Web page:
JACKSONVILLE, Fla. — April 10, 2012. Mayo Clinic researchers have discovered a new class of molecular mutation in various forms of breast cancer, a finding that may shed new light on development and growth of different types of breast tumors. Called fusion transcripts, the mutated forms of RNA may also provide a way to identify tumor subtypes and offer new strategies to treat them, investigators say. Their study, published in the April 15 issue of Cancer Research, is the first to systematically search for fusion genes and fusion transcripts linked to different types of breast tumors. Oncologists currently recognize three basic types of breast tumors — estrogen-receptor (ER)-positive, HER2-positive, and triple negative. "But breast cancer is much more complex than indicated by these three subtypes, and one of the challenges of treating the disease is to identify gene markers that predict how a tumor will respond to a specific treatment," says senior investigator Edith Perez, M.D., deputy director of the Mayo Clinic Comprehensive Cancer Center in Florida and director of the Breast Cancer Translational Genomics Program, which involves researchers at all three Mayo Clinic campuses. "The discovery of subtype-specific fusion transcripts in breast cancer represents a step in this direction," she says. "Our findings indicate that fusion transcripts are much more common in breast cancer than had been realized. They represent a new class of mutation whose role in breast cancer is not understood at all." "Fusion transcripts have the power to produce proteins that are relevant to tumor development, growth, and sensitivity to treatment, so we may have a brand new set of genomic changes that may help us understand, and treat, breast cancer in a new way," says E. Aubrey Thompson, Ph.D., professor of Biology at Mayo Clinic's Comprehensive Cancer Center, and co-director of the Breast Cancer Translational Genomics Program. "This is a novel discovery that will now require additional investigation," he says. "We need to understand what these fusion transcripts and proteins are doing." Fusion transcripts are created when chromosomes break apart and recombine, an event that commonly occurs in cancer cells. During this process, fusion genes are created when two halves of normal genes become linked. Fusion genes (DNA) create fusion transcripts (RNA), which then produce fusion proteins. "Mistakes are made," Dr. Thompson says. "That is one of the salient properties of tumor cells, because they are defective in repairing damage to their genes." "These mutated proteins may have an entirely new, cancer-promoting function, or they may interfere with normal cellular functions." Fusion transcripts are common in blood cancers, such as leukemia and lymphoma. Before this discovery, however, few were found in solid cancers such as breast tumors. Because fusion genes, transcript, and protein are generally found only in tumors, they make ideal biomarkers to identify tumor cells, Dr. Perez says.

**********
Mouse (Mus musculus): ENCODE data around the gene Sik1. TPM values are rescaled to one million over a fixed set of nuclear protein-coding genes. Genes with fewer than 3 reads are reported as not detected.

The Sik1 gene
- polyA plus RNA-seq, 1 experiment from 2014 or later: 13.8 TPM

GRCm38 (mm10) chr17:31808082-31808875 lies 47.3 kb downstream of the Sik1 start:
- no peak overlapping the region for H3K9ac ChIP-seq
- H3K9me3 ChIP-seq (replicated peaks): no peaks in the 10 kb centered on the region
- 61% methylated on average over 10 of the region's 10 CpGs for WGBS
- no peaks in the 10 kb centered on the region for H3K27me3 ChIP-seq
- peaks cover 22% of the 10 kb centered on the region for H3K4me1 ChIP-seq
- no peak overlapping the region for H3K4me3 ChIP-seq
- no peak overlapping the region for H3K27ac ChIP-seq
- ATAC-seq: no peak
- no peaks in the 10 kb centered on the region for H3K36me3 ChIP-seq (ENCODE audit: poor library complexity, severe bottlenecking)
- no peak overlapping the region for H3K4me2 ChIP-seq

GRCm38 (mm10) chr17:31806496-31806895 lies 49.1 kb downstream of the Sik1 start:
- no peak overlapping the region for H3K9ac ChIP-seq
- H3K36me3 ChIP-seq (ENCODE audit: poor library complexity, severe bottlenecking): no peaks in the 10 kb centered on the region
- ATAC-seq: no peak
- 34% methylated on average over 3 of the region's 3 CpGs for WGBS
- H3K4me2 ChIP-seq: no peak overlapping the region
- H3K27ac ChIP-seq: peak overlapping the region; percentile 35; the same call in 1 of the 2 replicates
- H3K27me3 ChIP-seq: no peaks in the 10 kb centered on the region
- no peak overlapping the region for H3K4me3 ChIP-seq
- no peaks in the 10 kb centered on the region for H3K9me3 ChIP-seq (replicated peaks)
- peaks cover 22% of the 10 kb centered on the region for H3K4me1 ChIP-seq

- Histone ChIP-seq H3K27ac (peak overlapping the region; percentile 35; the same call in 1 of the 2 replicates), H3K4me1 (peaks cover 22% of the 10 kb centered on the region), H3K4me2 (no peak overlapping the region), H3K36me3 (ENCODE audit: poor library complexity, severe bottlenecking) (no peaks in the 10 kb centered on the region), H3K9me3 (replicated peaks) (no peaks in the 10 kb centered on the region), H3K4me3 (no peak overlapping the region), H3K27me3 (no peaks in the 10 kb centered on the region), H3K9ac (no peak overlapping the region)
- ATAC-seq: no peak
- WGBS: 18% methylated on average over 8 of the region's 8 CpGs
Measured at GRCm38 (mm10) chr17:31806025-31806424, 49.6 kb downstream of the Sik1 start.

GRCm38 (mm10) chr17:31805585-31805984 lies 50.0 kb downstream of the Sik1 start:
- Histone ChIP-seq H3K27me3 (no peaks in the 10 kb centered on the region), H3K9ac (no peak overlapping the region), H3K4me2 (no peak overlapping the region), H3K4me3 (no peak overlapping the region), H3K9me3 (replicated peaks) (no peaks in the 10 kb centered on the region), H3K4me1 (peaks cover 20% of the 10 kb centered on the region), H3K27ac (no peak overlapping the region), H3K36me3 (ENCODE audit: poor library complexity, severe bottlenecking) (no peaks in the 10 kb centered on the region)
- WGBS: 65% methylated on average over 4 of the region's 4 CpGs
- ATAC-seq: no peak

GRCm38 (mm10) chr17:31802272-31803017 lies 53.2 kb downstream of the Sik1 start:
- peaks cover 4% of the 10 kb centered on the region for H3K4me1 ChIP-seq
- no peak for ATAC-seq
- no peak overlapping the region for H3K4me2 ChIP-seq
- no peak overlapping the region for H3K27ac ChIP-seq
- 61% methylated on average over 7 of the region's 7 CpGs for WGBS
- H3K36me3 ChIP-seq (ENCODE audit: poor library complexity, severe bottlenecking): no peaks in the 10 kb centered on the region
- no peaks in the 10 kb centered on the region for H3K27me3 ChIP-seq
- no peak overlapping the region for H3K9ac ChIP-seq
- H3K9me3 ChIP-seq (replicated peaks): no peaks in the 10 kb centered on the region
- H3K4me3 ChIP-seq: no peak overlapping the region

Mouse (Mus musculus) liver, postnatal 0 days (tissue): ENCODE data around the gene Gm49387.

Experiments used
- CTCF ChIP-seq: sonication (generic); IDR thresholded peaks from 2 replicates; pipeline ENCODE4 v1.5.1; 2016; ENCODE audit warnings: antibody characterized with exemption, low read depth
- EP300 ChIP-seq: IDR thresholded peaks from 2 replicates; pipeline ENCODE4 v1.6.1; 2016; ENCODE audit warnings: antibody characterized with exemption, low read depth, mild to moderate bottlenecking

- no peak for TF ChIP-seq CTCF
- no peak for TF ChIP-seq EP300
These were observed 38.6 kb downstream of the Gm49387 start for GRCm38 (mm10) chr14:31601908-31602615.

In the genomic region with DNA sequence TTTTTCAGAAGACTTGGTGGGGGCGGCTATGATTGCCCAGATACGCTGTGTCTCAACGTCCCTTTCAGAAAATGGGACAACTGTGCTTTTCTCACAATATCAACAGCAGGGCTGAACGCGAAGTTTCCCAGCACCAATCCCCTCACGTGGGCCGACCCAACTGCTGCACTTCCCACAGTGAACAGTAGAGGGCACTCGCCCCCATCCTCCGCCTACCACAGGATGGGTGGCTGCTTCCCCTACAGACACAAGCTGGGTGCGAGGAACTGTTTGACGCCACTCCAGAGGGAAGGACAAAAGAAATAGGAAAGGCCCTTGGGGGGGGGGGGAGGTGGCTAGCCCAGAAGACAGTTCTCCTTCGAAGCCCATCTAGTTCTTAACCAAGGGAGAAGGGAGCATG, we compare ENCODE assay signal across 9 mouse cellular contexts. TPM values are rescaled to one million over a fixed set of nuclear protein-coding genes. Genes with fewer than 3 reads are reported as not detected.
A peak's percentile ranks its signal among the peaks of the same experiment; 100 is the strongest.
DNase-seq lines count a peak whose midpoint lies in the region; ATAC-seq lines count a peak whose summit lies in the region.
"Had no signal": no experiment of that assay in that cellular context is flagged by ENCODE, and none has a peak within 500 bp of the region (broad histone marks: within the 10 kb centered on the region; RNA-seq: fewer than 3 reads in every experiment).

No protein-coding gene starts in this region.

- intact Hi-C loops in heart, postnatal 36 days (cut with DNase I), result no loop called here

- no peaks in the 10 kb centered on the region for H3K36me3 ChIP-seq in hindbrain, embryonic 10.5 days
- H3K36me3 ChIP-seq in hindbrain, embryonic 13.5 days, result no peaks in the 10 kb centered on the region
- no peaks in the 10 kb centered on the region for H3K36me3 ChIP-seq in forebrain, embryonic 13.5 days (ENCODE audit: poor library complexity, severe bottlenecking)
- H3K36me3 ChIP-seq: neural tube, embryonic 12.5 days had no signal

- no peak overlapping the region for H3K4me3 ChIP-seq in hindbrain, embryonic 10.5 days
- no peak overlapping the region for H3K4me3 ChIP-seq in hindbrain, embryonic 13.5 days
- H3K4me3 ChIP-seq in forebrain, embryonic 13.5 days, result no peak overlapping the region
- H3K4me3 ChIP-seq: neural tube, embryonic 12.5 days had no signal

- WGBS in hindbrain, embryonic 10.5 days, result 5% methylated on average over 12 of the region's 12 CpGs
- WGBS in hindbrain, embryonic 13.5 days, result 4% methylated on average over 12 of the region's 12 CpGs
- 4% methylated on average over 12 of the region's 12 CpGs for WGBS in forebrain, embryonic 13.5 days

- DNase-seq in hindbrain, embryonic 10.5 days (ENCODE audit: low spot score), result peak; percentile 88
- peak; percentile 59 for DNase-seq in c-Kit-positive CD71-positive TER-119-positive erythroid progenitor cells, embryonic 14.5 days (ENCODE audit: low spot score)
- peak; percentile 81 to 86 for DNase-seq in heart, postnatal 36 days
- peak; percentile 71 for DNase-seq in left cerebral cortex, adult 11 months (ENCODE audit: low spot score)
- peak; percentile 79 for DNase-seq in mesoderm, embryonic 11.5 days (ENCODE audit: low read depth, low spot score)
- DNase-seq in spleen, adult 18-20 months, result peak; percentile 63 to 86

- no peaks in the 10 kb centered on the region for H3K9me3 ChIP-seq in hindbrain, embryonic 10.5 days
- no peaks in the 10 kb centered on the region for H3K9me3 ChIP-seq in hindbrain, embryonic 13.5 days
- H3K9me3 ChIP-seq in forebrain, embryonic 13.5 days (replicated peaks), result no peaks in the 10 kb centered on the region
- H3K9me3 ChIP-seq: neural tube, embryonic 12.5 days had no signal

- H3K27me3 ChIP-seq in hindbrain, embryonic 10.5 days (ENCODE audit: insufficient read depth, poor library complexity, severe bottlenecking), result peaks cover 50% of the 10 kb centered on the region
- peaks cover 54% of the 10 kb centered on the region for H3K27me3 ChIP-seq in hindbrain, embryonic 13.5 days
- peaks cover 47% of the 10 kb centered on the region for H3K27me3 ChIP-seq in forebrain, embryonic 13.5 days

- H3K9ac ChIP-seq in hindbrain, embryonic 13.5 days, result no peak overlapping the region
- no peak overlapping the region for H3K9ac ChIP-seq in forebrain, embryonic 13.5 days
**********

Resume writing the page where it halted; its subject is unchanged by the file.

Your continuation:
JACKSONVILLE, Fla. — Findings of an extensive investigation at Mayo Clinic, published in the April 3 issue of the Annals of Internal Medicine, serve as a warning to other health care institutions that drug diversion by a health care worker can spread hepatitis C, a potentially fatal viral infection, to patients. The report details the effort that Mayo Clinic in Florida undertook to find the source of a genetically related hepatitis C virus that appeared in three patients over a 2 to 3 year period of time. Investigators eventually traced the source to a radiology technician who was using a portion of narcotics contained within syringes intended for patients, and then replacing the missing fluid with saline. The process contaminated the syringes with hepatitis C. Mayo Clinic then identified 3,929 patients who were at risk for exposure to hepatitis C, and invited them to be screened. Of the 3,444 patients who were tested, two additional cases of genetically related hepatitis C infection attributed to the employee were identified. The report, written by infectious disease experts and epidemiologists at Mayo Clinic, the Florida Department of Health, and the U.S. Centers for Disease Control and Prevention, is the most thoroughly documented instance of hepatitis C transmission caused by drug diversion in an American hospital or clinic, according to the report's lead author, Walter Hellinger, M.D., a health care epidemiologist. Four other instances have been reported to date in the United States and, of these, only one in which narcotic diversion was suspected but not confirmed has been published in a peer-reviewed medical journal, he says. "We owe our patients the best care possible, which meant conducting a thorough, investigation," says Dr. Hellinger, who also serves as chair of Infection Control at the Mayo Clinic campus in Florida.